Unfortunately, the U.K. has voted to permanently leave the European Union. This means that nothing less than Canadian permanent residence will satisfy the needs of Brexit-weary U.K. citizens. To those U.K. citizens who may become upset after reading this, I can offer only one response, and a very Canadian one at that -- "Sorry."
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The Ukip leader and MEP is the most famous 'outer'. After his party took over a 100 council seats in May's local election's Nigel Farage is hoping to win the 2014 European elections and then gain MPs in Westminster in 2015. He has confirmed he will seek a parliamentary seat himself.
Margaret Thatcher's former chancellor and a true 'Tory grandee' revealed in The Times that if and when there is a referendum "I shall be voting out". He also stuck the boot into the David Cameron by saying the prime minister's attempts to renegotiate the terms of the UK's relationship with the EU would be "inconsequential".
There are quite a few Conservative MPs who would like to wave goodbye to Brussels. Ken Clarke has said the figure is as low as 30 despite the strong eurosceptic feeling on the backbenches. However the exact number is not clear. Mid-Bedforshire MP Nadine Dorries, who remains suspended from the Conservative Party, is currently talk tof the eurosceptic town amid rumours she may defect to Ukip. Other backbench Brexiters include Bill Cash, Douglas Carswell, Peter Bone and Philip Davies and former defence minister Sir Gerald Howarth.
Most of the anti-EU focus is on the Tory benches. But there are more than a handful of Labour MPs would would like to quit Brussels as well. Eurosceptics include Frank Field, Kate Hoey, Austin Mitchell, and Gisela Stuart. Stuart has argued the status quo is "not sustainable" and Britain should leave.
Rupert Murdoch has warned that the EU will "sink" the UK. The News International and boss caused a stir when he met Nigel Farage for dinner in London recently and said the Ukip leader was "reflecting opinion" with his anti-EU views. In November 2010 Richard Desmond’s Daily Express became the first UK newspaper actively to call for Britain to leave the EU, launching a ‘Get Britain Out’ campaign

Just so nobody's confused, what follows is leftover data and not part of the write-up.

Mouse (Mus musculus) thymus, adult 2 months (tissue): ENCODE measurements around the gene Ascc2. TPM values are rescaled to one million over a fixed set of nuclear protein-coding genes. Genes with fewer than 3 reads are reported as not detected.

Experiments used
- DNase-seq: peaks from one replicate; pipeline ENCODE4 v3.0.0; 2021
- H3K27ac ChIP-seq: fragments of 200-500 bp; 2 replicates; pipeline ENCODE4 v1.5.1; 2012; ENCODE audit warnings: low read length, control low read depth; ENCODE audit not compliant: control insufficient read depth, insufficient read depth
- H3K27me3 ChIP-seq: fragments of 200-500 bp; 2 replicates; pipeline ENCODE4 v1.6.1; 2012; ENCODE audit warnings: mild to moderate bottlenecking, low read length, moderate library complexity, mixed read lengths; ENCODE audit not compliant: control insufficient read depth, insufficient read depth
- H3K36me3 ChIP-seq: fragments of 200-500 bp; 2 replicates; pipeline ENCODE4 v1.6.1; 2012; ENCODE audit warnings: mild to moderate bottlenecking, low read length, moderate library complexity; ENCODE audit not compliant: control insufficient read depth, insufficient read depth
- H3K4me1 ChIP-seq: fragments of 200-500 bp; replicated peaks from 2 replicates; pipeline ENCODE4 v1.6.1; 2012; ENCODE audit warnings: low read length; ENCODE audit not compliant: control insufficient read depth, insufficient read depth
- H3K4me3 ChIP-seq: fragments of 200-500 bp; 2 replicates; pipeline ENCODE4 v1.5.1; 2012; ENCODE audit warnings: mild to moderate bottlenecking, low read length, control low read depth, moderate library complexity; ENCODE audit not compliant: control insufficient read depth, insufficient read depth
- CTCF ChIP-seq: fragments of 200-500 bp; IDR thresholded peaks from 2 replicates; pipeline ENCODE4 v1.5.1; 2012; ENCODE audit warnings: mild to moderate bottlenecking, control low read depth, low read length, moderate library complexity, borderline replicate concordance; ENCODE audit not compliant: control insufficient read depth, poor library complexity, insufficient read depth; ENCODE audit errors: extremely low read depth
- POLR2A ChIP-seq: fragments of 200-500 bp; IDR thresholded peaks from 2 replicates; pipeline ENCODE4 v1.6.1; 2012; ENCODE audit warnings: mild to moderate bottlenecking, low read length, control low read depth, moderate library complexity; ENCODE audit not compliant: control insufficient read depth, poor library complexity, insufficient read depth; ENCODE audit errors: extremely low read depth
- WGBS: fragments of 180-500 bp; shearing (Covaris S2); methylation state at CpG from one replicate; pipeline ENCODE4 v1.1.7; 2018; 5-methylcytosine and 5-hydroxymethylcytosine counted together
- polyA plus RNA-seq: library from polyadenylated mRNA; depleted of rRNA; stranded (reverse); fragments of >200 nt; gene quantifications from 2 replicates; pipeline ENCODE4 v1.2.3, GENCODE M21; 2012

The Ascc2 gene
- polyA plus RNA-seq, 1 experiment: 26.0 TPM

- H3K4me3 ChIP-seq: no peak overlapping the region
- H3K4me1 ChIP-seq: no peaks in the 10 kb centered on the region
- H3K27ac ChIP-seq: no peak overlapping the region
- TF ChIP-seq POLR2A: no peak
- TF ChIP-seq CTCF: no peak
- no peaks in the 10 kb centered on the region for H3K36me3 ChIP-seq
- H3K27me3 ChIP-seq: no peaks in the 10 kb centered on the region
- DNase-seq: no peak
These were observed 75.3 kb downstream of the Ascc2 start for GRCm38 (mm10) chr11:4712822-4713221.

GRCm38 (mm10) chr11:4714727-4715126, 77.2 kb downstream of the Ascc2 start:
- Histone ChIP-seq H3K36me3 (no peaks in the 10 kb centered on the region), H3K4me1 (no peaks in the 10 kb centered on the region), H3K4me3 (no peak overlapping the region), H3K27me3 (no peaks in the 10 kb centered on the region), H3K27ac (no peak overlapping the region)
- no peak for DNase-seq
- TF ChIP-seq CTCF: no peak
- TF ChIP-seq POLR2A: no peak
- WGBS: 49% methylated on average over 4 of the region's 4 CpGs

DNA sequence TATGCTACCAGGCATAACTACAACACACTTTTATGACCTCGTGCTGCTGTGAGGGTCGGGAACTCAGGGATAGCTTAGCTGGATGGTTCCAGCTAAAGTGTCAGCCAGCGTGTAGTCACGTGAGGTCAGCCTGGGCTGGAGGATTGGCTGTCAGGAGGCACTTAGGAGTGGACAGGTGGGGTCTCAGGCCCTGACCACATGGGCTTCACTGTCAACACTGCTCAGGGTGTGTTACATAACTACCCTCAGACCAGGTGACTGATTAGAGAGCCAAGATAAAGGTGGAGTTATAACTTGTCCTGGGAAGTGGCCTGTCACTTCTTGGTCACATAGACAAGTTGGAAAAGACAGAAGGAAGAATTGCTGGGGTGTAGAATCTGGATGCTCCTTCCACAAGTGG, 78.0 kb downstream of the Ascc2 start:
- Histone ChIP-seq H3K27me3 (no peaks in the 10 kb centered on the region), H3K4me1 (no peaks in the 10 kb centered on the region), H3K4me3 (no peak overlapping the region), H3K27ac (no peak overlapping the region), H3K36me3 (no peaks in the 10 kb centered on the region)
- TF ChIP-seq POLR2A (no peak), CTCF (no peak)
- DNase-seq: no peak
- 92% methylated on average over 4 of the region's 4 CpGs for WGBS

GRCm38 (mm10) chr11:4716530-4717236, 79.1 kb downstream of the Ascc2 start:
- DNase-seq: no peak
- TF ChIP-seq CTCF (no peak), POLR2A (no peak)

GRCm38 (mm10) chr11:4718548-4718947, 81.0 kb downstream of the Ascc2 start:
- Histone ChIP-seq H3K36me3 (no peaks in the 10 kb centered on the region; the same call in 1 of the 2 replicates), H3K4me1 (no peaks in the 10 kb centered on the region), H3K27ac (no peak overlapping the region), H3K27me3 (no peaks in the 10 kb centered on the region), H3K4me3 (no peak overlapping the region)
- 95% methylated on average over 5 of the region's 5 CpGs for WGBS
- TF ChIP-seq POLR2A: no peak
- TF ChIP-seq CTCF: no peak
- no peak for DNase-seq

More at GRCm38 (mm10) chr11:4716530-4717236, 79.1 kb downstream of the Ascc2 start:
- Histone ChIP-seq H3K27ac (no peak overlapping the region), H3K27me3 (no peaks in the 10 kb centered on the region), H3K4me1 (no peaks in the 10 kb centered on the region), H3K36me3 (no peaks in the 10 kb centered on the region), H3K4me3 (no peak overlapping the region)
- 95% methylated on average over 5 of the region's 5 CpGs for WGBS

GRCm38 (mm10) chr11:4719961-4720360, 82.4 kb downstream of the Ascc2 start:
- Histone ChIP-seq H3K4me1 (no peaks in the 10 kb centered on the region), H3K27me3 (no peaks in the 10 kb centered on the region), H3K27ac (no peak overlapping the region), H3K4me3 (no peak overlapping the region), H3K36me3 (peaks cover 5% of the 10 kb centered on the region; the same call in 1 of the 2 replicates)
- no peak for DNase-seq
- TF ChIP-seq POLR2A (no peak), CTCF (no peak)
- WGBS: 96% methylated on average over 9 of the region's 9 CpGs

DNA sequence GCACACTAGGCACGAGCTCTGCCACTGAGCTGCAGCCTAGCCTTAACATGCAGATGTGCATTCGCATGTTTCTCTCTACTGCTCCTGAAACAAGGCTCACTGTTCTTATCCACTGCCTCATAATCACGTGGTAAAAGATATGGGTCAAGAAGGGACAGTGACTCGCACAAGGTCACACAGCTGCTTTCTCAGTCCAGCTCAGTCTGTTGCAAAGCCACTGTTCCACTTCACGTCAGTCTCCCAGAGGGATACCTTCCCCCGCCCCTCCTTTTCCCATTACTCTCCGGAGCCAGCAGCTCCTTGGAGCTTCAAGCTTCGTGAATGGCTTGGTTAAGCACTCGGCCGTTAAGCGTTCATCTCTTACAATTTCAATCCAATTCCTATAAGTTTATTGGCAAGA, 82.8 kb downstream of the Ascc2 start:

Of course no campaign is complete without a bit of star power. The pro-EU camp have Eddie Izzard, who do the Brexiters have? Joan Collins, a 'patron' of Ukip, wants the UK to leave. "The EU, controlled from Brussels, cares only about itself," she said in March.
Most business leaders do indeed seem content with what Lawson called the "warm embrace of the European single market", but there are a few dissenters. Private equity guys Jon Moulton and Edmund Truell are two and Next boss and Tory peer Simon Wolfson has said: "Britain should stay in Europe, but only on the right terms".
There are a number of loud voices whinnying on the sidelines to say "neigh" to the EU notably Melanie Phillips, Richard Littlejohn, Tom Utley, Simon Heffer. Basically the Daily Mail stable.
Several high-profile politicians appear to be on the verge of calling for the UK to exit the EU - but just are not there yet. Former defence secretary Liam Fox - pictured here with a big gun - has said "life outside the EU holds no terror" should David Cameron's hopes of negotiating a new treaty fail. Education secretary Michael Gove is said to have told friends the UK has "nothing to be scared of" by leaving Europe. And many other eurosceptic cabinet ministers, including Iain Duncan Smith and Owen Paterson are likely to share that view.